21. ^ Robertson, Patsy (30 June 2010). "Factsheet 95 Air Base Wing (AFMC)". Air Force Historical Research Agency. Retrieved 11 January 2022.
  22. ^ Stephens, Maj Tonia (9 January 2019). "Factsheet 100 Air Refueling Wing (USAFE)". Air Force Historical Research Agency. Retrieved 10 January 2022.
  23. ^ Bailey, Carl E. (9 August 2017). "Factsheet 310 Space Wing (AFSPC)". Air Force Historical Research Agency. Retrieved 11 January 2022.
  24. ^ Bailey, Carl E. (27 December 2007). "Factsheet 312 Aeronautical Systems Group (AFMC". Air Force Historical Research Agency. Retrieved 10 January 2022.
  25. ^ Ream, Margaret (25 January 2021). "Factsheet 319 Operations Group (ACC)". Air Force Historical Research Agency. Retrieved 11 January 2022.
  26. ^ Kane, Robert B. (10 May 2011). "Factsheet 322 Air Expeditionary Group (USAFE)". Air Force Historical Research Agency. Retrieved 17 January 2022.
  27. ^ Robinson, Patsy M. (21 June 2011). "Factsheet 336 Training Group (AETC)". Air Force Historical Research Agency. Retrieved 12 January 2022.
  28. ^ Bailey, Carl E. (3 June 2018). "Factsheet 386 Air Expeditionary Wing (ACC)". Air Force Historical Research Agency. Archived from the original on 18 October 2020. Retrieved 17 January 2022.
  29. ^ Lineage & Honors History of the 409th Air Expeditionary Group (USAFE), undated, Air Force Historical Research Agency
  30. ^ Warnock, A. Timothy, Lineage & Honors History of the 410 Air Expeditionary Wing, 4 February 2003, Air Force Historical Research Agency
  31. ^ Kane, Robert B. (24 March 2010). "Factsheet 416 Air Expeditionary Wing (ACC)". Air Force Historical Research Agency. Retrieved 17 January 2022.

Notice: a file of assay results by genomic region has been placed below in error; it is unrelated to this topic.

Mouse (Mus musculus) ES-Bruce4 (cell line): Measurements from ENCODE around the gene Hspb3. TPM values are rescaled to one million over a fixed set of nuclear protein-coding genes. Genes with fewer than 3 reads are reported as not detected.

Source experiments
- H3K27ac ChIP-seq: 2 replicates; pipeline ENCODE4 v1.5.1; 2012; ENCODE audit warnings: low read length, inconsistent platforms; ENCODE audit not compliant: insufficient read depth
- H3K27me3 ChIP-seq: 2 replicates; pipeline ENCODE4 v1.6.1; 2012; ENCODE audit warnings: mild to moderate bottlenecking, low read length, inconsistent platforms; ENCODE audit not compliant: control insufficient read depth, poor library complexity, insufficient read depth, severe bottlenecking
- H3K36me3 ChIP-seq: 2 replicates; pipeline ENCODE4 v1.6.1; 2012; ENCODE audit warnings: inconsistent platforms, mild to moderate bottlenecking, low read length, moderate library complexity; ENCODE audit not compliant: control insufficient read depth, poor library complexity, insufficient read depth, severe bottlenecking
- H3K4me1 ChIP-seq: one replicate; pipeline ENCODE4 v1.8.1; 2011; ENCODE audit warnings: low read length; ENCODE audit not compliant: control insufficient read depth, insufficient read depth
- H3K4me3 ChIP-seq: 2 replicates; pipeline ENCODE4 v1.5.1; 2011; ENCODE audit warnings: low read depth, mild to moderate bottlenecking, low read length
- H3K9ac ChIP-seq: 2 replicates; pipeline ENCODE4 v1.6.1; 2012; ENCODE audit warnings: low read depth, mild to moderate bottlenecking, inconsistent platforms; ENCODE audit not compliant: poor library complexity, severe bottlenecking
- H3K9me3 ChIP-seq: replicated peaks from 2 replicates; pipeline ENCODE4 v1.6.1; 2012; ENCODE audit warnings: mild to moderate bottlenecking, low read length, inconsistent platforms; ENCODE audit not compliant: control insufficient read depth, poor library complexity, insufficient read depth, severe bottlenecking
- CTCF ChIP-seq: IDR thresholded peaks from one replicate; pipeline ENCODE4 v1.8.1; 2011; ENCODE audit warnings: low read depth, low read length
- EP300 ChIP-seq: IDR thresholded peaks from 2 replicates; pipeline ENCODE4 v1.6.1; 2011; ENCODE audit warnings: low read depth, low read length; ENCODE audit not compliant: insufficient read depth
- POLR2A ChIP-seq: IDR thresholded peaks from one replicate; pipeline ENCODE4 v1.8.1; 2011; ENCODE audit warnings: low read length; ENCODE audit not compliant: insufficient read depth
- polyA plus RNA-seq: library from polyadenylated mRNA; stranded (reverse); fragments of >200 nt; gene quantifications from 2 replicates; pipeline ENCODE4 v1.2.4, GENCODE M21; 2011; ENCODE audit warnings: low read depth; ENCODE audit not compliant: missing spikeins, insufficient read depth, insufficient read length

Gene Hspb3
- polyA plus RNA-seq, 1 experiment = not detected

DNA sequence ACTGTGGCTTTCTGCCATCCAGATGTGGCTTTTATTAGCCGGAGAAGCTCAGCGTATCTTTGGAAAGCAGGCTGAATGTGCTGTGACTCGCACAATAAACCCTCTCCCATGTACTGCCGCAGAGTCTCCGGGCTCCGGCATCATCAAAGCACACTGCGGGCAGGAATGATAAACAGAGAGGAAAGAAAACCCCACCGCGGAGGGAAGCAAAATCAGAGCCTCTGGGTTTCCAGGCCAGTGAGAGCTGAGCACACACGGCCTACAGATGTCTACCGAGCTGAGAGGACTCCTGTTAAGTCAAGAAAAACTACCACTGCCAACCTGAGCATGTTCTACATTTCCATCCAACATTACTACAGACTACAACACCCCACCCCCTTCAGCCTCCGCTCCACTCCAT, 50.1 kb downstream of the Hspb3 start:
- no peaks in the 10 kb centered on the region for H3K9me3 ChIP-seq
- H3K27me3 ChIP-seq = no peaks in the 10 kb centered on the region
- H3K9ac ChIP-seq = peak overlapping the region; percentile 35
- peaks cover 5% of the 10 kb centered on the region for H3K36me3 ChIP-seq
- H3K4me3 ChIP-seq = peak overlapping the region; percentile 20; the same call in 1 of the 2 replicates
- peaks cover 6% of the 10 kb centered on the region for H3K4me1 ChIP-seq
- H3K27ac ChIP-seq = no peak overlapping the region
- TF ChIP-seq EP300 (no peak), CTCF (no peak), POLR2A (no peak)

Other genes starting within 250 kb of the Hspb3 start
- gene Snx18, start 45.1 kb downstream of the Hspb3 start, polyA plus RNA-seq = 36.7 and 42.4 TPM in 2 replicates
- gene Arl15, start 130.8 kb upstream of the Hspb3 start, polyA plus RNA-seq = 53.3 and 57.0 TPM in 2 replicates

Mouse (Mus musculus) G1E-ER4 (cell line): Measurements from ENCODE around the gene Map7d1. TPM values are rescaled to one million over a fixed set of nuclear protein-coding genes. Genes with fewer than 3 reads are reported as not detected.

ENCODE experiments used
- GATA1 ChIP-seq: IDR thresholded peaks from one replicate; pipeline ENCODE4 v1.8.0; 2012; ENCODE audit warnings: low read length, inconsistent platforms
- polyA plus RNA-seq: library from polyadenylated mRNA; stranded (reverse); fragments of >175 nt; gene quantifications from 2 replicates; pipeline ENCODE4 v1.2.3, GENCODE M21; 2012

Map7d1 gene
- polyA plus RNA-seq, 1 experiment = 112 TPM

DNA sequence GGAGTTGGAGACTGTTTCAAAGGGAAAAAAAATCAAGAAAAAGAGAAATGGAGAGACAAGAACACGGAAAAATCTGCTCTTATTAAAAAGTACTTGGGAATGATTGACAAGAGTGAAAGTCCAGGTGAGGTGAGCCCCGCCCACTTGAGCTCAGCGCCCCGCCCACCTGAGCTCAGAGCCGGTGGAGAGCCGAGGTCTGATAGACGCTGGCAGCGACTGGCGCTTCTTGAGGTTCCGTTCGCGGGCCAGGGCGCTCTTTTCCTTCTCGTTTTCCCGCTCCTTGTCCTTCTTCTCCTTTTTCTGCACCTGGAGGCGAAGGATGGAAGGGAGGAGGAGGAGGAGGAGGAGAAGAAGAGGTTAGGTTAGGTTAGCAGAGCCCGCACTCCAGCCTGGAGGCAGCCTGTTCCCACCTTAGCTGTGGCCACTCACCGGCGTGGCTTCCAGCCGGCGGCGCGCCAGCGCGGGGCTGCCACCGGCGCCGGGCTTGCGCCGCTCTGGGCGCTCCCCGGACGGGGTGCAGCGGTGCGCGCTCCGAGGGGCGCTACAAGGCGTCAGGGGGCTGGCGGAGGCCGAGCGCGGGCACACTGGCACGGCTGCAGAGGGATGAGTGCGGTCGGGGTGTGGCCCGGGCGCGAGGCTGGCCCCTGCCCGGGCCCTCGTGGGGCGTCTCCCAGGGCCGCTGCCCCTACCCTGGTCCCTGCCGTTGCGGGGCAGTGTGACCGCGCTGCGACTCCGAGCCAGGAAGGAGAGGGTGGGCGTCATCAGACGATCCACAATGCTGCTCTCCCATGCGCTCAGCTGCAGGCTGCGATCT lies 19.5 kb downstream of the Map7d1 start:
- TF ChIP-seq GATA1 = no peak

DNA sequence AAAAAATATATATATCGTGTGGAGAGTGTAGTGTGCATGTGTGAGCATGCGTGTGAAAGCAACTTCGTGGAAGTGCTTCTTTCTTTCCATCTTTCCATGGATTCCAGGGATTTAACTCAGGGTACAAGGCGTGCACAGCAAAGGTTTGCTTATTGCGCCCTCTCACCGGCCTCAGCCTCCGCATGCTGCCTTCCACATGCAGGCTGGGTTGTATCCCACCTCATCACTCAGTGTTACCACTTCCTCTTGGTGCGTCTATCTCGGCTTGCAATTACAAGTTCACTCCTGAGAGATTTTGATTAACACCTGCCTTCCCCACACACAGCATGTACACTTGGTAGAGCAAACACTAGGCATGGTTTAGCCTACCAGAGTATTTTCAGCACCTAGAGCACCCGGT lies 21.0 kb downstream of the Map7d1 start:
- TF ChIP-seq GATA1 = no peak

32. ^ Maurer, Combat Squadrons, p. 7
  33. ^ Maurer, Combat Squadrons, pp. 37-38
  34. ^ Maurer, Combat Squadrons, p. 170
  35. ^ Maurer, Combat Squadrons, p. 181

BibliographyEdit

  This article incorporates public domain material from the Air Force Historical Research Agency website http://www.afhra.af.mil/.

  • Cate, James L.; Williams, E. Kathleen (1948). "Prelude to War, Chapter 4, The Air Corps Prepares for War, 1939-41". In Craven, Wesley F; Cate, James L (eds.). The Army Air Forces in World War II (PDF). Vol. I, Plans and Early Operations. Chicago, IL: University of Chicago Press. LCCN 48003657. OCLC 704158. Retrieved 17 December 2016.
  • Maurer, Maurer, ed. (1983) [1961]. Air Force Combat Units of World War II (PDF) (reprint ed.). Washington, DC: Office of Air Force History. ISBN 0-912799-02-1. LCCN 61060979.
  • Maurer, Maurer, ed. (1982) [1969]. Combat Squadrons of the Air Force, World War II (PDF) (reprint ed.). Washington, DC: Office of Air Force History. ISBN 0-405-12194-6. LCCN 70605402. OCLC 72556. Retrieved 17 December 2016.
  • White, Jerry (August 1949). "Combat Crew and Unit Training in the AAF 1939-1945, USAF Historical Study No. 61" (PDF). Air Historical Office, United States Air Force. Retrieved 30 January 2022.